one day your mobile phone may show you movies and TV news, or help you find your way in an unfamiliar city centre.
Researchers at Strathclyde University are taking a lead in developing video compression technology which could transform mobile phones into a gateway to information of every kind. The technology is designed to squeeze moving images through very low capacity channels.
Starting with techniques which are well known to engineers - vector quantisation, motion compensation and wavelets - the researchers added some unique touches of their own. Instead of breaking the image into standard-sized blocks, the software varies the size and positioning of the blocks to suit the characteristics of each image. The researchers used neural network software to create an exceptionally efficient "codebook" for vector quantisation.
Following several years of university-funded research, the mobile phone operator Orange and computer manufacturer Acorn have provided Pounds 165,000 for a 15-month study. The funding has allowed Strathclyde to appoint three new research assistants to join its existing team of four academics and five researchers.
Douglas McGregor, professor of computer science, said: ``We were aiming to demonstrate that we could do video at 10 frames per second in both directions simultaneously using Pentium or StrongARM workstations across a mobile link. We hope that the technology will become widely used by licence to other parties.'' He said that Strathclyde retained the intellectual property rights, and had taken out six patents.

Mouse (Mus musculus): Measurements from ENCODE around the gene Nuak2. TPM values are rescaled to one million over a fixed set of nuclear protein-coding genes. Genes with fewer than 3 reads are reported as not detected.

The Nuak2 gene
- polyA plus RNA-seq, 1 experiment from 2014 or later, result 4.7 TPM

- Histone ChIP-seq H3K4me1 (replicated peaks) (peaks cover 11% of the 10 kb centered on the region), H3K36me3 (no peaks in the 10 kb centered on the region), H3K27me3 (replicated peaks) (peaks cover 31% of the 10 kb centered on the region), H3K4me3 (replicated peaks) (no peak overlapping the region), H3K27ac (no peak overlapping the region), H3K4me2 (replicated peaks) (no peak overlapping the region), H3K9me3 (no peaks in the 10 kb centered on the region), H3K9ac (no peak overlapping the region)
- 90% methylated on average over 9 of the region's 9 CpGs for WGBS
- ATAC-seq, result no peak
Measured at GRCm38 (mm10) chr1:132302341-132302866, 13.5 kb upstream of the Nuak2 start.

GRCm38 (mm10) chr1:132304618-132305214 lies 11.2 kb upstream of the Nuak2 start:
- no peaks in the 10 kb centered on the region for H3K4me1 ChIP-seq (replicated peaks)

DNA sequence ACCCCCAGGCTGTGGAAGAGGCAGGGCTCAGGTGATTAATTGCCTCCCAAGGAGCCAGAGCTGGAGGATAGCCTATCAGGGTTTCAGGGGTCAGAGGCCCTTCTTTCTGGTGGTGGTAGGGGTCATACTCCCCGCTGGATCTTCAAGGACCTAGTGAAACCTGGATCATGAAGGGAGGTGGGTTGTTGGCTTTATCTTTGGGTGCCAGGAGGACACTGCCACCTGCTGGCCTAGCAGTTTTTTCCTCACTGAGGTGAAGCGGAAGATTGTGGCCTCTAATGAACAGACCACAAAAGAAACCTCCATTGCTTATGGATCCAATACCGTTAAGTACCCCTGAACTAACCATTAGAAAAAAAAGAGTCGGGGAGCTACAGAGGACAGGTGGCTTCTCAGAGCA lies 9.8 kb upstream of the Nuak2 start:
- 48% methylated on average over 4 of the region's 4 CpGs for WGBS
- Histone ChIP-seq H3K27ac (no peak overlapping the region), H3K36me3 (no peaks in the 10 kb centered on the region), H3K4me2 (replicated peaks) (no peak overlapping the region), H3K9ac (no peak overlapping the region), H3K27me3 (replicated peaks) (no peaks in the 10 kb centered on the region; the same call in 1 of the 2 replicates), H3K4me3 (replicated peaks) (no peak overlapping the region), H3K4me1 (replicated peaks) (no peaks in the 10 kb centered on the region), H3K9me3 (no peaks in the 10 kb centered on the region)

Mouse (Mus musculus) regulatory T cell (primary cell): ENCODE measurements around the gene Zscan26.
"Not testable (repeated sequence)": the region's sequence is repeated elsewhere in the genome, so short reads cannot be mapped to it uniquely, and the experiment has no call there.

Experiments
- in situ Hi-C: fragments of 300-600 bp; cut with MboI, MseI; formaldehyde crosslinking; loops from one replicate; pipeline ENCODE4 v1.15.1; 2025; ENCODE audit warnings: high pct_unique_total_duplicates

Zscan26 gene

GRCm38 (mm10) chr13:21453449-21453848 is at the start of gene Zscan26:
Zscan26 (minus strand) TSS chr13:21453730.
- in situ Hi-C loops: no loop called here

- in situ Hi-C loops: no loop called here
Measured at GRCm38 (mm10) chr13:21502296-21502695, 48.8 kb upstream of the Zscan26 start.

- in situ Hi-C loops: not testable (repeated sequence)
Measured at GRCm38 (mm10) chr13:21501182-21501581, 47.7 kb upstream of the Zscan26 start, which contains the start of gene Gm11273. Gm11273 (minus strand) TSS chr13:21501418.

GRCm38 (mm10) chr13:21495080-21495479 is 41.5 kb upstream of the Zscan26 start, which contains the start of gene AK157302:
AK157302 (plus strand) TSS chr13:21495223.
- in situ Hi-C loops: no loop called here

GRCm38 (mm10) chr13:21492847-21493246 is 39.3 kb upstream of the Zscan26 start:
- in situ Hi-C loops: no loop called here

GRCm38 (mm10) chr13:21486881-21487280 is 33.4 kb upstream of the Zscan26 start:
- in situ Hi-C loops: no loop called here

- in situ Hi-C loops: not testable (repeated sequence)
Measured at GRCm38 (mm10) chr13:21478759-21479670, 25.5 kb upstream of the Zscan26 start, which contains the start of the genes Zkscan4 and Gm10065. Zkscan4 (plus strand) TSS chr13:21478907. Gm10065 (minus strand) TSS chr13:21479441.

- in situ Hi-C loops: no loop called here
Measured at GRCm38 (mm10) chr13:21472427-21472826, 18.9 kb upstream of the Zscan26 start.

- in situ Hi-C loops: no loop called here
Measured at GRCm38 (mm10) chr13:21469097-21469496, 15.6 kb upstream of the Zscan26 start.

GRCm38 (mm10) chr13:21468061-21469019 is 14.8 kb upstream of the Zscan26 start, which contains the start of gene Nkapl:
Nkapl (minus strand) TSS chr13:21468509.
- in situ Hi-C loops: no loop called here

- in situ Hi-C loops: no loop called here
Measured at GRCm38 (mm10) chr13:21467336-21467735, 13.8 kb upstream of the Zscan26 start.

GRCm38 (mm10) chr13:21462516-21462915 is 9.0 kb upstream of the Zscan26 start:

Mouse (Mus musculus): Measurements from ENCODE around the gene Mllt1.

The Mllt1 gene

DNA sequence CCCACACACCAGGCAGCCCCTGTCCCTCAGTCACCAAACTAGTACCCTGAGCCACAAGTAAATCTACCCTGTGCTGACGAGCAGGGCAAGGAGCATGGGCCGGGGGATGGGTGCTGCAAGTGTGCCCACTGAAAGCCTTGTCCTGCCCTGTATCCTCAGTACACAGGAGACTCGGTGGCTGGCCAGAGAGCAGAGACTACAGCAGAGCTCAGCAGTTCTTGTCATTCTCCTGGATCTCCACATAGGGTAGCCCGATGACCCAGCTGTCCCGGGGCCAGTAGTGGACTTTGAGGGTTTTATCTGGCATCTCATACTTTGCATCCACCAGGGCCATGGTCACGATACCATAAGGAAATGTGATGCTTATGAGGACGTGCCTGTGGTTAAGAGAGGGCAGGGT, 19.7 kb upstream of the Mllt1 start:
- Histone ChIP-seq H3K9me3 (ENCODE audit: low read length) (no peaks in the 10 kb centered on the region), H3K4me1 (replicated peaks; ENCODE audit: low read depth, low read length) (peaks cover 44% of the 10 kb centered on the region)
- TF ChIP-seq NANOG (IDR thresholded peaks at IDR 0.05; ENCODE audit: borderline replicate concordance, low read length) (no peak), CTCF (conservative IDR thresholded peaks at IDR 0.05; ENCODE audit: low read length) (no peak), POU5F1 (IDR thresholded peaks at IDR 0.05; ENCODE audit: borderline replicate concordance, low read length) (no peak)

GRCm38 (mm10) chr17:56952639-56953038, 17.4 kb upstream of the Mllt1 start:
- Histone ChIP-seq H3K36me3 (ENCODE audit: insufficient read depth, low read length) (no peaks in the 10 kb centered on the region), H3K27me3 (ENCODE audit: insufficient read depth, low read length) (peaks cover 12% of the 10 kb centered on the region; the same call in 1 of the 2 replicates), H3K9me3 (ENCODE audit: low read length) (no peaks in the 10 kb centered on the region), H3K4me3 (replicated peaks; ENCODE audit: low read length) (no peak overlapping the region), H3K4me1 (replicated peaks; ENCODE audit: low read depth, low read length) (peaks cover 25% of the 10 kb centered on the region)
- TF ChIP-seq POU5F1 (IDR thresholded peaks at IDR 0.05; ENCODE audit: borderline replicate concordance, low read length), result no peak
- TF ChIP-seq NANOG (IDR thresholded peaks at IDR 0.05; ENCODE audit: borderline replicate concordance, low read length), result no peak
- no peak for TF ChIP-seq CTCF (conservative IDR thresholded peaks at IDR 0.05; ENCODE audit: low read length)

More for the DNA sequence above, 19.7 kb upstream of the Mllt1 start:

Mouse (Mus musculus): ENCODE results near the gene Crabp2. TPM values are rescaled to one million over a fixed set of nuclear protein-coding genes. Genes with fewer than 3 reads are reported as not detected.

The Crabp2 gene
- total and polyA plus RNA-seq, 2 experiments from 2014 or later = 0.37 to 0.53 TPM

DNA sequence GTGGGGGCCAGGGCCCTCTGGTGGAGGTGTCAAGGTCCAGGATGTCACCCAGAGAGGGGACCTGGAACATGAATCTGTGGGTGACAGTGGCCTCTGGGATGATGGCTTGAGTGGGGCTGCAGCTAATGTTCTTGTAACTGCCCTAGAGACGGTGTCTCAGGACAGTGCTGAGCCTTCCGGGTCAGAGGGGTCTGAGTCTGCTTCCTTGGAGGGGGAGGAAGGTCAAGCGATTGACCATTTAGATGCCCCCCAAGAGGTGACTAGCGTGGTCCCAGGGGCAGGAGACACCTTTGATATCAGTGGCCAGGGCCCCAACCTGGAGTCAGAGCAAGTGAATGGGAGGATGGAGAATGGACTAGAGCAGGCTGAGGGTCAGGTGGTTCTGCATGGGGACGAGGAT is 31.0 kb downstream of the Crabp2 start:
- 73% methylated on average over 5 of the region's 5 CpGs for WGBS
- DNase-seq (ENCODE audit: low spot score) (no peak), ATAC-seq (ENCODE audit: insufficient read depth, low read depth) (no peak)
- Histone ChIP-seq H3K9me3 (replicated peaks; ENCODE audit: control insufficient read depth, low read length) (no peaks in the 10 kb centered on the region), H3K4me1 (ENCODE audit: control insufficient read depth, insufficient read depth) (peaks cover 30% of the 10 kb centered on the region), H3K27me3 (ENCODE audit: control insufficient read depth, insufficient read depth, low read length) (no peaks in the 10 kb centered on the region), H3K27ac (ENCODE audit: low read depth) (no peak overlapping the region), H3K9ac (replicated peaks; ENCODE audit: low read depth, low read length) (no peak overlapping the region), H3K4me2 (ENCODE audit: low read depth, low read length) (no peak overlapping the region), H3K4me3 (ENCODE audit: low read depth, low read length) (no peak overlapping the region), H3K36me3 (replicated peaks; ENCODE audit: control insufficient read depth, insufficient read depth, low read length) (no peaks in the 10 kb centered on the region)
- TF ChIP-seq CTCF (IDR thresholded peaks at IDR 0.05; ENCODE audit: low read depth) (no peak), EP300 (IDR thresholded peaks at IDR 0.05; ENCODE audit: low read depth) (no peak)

The researchers have demonstrated the technology to the International Telecommunication Union, the Swiss-based organisation which coordinates global telecom systems, and hopes it will be a contender for new international standards.
In July the Department of Trade and Industry allocated part of the radio spectrum for next-generation Universal Mobile Telephone Services. But with sufficiently powerful video compression, mobile videophones might operate over existing GSM networks.